Thursday, 11 January 2018: 4:15 PM
Ballroom C (ACC) (Austin, Texas)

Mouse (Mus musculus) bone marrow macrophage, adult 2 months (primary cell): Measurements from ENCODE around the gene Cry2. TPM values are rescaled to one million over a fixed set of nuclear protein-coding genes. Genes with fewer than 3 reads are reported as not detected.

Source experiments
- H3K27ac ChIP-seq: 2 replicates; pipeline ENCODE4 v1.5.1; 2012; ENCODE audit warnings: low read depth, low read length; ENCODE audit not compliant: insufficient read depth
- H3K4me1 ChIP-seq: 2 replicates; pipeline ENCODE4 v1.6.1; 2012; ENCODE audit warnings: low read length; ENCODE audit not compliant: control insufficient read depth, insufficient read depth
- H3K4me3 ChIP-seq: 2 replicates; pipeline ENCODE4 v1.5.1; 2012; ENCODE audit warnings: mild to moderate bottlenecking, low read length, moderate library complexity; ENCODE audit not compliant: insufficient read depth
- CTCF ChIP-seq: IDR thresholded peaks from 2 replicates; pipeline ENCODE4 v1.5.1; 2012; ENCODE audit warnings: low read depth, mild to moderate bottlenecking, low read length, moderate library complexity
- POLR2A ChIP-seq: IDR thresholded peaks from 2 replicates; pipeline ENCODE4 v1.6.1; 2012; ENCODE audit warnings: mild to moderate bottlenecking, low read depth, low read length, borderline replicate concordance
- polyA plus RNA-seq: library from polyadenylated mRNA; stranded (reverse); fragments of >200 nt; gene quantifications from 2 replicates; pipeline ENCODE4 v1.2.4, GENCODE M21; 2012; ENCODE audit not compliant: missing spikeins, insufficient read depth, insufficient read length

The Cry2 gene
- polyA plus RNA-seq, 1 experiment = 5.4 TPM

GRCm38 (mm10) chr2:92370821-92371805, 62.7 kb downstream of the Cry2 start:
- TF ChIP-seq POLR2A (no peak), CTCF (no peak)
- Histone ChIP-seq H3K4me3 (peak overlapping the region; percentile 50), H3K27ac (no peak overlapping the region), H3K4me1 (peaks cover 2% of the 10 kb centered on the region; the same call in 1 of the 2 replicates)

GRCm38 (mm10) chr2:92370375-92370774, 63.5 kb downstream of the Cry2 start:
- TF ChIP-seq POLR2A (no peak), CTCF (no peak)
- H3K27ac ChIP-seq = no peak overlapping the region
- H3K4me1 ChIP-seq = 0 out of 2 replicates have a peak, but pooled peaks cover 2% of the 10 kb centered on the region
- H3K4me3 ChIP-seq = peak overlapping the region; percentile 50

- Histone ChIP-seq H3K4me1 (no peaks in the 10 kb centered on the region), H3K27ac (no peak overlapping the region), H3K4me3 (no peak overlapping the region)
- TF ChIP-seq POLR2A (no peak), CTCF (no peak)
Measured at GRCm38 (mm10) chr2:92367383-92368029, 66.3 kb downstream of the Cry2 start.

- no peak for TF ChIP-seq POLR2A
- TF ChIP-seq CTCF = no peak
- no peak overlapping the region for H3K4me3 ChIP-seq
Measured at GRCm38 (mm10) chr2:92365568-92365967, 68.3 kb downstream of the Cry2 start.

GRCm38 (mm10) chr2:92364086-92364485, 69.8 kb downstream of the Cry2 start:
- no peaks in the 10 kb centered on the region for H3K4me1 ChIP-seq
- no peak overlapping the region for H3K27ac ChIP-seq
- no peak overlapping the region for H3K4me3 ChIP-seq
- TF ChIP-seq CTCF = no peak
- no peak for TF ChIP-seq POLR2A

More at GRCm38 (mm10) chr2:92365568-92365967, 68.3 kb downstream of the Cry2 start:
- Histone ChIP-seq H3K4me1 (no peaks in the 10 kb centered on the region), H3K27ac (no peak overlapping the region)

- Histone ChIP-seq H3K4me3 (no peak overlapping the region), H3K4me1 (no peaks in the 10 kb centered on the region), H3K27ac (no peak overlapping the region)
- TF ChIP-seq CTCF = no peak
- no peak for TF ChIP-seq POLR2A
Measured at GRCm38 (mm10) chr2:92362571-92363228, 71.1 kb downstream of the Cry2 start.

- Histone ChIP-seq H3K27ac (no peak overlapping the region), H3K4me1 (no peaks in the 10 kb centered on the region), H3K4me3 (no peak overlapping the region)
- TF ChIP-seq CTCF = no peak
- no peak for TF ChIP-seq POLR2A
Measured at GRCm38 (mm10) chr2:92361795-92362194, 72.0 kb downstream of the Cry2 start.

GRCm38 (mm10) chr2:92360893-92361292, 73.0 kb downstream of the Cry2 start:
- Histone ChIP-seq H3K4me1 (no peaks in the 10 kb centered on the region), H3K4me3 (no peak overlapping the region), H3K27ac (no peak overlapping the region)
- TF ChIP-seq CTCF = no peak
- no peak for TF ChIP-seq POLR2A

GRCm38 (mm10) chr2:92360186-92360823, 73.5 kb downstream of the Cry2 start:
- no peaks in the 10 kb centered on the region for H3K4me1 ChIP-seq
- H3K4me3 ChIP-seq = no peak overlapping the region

Dave Raymond has spent much of his career studying what he calls “the subtle interplay of dynamics and thermodynamics” between large scale circulations and tropical convection. Dave and his collaborators are especially well known for developing “toy models” that have been highly successful at describing the fundamental character of tropical disturbances coupled to convection, including tropical cyclones. This talk reviews those aspects of observed equatorial waves that are central to Dave’s ideas of the key processes that lead to the maintenance and propagation of Kelvin waves and the MJO. The dry linear theory of Matsuno can successfully account for the gross dynamical features of observed dry equatorial waves, but the scale and vertical structure of these waves is significantly altered by interaction with convection. In Kelvin waves, convection is coupled to dynamics through the mass circulation, which modifies the wave’s dry dynamical phase speed, presumably through changes in the gross moist stability. The observational diagnostics of Mike Herman, who was Dave’s graduate student at the time, found that the role of convective inhibition appeared to be crucial to the control of convective activity in Kelvin waves, as predicted in the Raymond-Fuchs model of Kelvin waves. In the case of the MJO, which has no corresponding linear theory as a framework for its dynamics, the “moisture mode” concept as developed by Dave and Zeljka Fuchs accounts for the growth and maintenance of the MJO through the feedback between diabatic processes and the circulation, with radiation also playing a key role. Observations from the DYNAMO field campaign by Ji-Eun Kim et al. will be used to examine the radiative and other diabatic terms in the moist static energy budget through the apparent heat sources and moisture sinks, confirming the critical role of radiation in the MJO, as posited by Dave almost 20 years ago.
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